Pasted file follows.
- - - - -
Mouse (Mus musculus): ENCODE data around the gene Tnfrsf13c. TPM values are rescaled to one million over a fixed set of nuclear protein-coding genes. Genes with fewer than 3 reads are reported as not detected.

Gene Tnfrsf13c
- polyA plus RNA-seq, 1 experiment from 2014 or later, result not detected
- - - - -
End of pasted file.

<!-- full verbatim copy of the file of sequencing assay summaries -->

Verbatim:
Mouse (Mus musculus): ENCODE data around the gene Tnfrsf13c. TPM values are rescaled to one million over a fixed set of nuclear protein-coding genes. Genes with fewer than 3 reads are reported as not detected.

Gene Tnfrsf13c
- polyA plus RNA-seq, 1 experiment from 2014 or later, result not detected